Understanding Vestibular Decompensation
Vestibular Decompensation is the reversal of the brain’s primary compensatory mechanism, which was previously used to address inner ear or vestibular system dysfunction. People with vestibular hypofunction frequently experience episodes of dizziness, vertigo, and imbalance after a few days of bed rest due to vestibular decompensation.
Some individuals are aware that they had a vestibular problem in the past prior to being placed on bedrest; this is caused by the vestibular decompensation of a previously fully compensated vestibular hypofunction. Even yet, people could be unaware that even a few days of inactivity can result in a return of their vestibular symptoms.
To sustain vestibular compensation, an active head motion must be continued throughout life. Although the symptoms of a vestibular decompensation won’t be as bad as the original vestibular hypofunction episode, they can nevertheless lead to vertigo, falls, and a lower quality of life. Some people may not be aware that they have a fully compensated vestibular hypofunction! People with vestibular hypofunction who develop it gradually over time frequently lack awareness of it. Diabetes, high blood pressure, high cholesterol, tobacco use, and natural aging of the inner ear are a few typical factors that contribute to vestibular hypofunction over time. Vestibular hypofunction can also be brought on by several ototoxic drugs.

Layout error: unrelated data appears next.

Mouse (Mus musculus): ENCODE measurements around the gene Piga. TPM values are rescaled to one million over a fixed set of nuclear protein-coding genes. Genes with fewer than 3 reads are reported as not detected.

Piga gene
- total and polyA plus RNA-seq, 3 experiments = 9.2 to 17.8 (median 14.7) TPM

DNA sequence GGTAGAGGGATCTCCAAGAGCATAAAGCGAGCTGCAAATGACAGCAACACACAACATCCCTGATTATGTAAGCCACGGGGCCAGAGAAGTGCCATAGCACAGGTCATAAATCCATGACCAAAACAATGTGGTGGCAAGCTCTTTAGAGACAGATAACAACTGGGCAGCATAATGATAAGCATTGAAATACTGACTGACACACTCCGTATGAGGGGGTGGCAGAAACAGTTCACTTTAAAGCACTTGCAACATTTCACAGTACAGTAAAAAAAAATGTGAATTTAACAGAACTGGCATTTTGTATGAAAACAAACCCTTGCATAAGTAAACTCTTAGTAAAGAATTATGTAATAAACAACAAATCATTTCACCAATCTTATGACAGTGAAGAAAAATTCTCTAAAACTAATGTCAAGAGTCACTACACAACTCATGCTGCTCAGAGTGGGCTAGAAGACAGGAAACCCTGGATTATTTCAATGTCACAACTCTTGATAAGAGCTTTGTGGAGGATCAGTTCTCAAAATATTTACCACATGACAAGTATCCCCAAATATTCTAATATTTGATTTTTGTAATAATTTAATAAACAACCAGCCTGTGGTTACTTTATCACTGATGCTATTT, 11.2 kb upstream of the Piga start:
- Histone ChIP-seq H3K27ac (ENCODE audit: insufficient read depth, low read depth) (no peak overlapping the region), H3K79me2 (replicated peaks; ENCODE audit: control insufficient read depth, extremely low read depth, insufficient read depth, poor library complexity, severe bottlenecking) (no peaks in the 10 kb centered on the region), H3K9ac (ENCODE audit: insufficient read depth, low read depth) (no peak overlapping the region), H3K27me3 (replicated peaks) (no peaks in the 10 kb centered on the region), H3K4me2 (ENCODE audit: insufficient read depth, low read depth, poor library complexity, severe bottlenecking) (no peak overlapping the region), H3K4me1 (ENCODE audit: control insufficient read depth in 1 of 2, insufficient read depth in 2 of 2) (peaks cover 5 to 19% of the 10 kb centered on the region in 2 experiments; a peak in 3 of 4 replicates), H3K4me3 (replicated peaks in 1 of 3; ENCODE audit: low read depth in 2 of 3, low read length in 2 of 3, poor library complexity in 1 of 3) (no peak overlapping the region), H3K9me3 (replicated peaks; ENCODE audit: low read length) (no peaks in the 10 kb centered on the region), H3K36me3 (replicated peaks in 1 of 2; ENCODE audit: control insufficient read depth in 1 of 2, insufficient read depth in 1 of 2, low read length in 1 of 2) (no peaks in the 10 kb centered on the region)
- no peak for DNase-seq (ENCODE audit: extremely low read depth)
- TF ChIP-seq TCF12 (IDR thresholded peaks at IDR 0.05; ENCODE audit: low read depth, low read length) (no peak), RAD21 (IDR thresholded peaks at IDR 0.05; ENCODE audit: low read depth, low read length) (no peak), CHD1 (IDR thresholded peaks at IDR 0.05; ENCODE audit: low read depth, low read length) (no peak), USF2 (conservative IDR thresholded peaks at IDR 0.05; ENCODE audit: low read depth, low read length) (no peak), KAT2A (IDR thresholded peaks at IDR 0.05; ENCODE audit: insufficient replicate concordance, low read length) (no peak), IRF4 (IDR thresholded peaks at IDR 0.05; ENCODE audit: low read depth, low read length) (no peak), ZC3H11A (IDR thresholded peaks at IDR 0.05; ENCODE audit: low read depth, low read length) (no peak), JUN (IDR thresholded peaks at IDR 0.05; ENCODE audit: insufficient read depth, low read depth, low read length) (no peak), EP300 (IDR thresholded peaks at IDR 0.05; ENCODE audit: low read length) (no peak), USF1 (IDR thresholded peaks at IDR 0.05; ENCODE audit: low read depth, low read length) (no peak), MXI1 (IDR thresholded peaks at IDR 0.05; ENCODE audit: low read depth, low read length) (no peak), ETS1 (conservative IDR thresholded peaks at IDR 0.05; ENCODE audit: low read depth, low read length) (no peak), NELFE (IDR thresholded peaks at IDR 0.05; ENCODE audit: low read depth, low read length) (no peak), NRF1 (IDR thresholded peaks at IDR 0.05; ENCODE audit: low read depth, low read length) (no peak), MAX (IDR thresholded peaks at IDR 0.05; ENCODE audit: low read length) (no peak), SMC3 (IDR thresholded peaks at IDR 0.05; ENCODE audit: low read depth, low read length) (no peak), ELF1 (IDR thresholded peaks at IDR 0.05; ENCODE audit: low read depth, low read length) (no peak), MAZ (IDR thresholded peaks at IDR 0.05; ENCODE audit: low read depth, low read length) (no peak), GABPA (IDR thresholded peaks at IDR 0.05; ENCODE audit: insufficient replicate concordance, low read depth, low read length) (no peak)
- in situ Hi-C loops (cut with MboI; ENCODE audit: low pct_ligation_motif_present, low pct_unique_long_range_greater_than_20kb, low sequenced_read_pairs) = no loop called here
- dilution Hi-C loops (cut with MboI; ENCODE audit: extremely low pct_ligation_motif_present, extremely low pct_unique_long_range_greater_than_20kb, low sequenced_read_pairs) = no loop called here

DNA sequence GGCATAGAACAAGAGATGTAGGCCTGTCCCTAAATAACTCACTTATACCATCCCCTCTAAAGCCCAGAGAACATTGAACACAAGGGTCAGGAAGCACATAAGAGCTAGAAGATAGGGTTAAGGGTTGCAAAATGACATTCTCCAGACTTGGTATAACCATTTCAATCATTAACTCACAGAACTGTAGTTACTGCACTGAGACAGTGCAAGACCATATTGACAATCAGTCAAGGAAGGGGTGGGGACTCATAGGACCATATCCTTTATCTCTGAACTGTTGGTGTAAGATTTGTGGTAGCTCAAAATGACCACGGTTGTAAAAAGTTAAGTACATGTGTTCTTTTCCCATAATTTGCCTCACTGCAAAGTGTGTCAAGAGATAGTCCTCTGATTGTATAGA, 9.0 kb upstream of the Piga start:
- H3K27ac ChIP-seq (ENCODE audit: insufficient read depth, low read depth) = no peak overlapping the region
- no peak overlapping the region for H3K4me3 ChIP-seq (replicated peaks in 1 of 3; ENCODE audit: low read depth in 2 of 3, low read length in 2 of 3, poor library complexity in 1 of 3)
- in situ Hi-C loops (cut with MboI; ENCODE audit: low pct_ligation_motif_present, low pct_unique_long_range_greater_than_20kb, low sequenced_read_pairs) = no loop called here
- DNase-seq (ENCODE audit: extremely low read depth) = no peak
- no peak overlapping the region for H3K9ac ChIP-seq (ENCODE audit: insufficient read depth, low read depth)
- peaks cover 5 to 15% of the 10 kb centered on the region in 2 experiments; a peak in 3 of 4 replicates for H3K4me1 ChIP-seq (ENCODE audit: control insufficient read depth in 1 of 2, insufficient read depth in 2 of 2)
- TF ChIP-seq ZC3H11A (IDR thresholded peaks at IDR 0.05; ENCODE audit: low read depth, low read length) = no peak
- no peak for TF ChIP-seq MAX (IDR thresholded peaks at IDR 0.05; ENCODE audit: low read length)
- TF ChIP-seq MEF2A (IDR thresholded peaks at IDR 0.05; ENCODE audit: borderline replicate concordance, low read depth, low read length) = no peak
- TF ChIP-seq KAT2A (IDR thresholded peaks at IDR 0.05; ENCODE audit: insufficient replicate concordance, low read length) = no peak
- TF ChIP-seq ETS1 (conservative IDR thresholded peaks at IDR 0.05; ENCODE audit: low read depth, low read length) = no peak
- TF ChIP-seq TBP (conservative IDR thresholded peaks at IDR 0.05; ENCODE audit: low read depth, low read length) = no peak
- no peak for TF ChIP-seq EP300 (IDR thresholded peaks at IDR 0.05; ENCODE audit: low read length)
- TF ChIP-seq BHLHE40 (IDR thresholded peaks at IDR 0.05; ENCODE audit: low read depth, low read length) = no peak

Even while the brain has fully compensated for a vestibular hypofunction, a person may not even be aware of it! Since they weren’t even aware they had a vestibular issue, the person would never have sought treatment in a vestibular rehabilitation before. They might not have detected a problem until after a few days in bed since their brain may have compensated for the hypofunction so effectively.
That period of immobility caused a new onset of dizziness, vertigo, imbalance, or falls due to vestibular decompensation. Vestibular Therapy is effective for recovering from vestibular decompensation. For some people, vertigo seems to come and go, hence it is important that the treatment be specific to the root cause for best results. It is not a one-size-fits-all solution!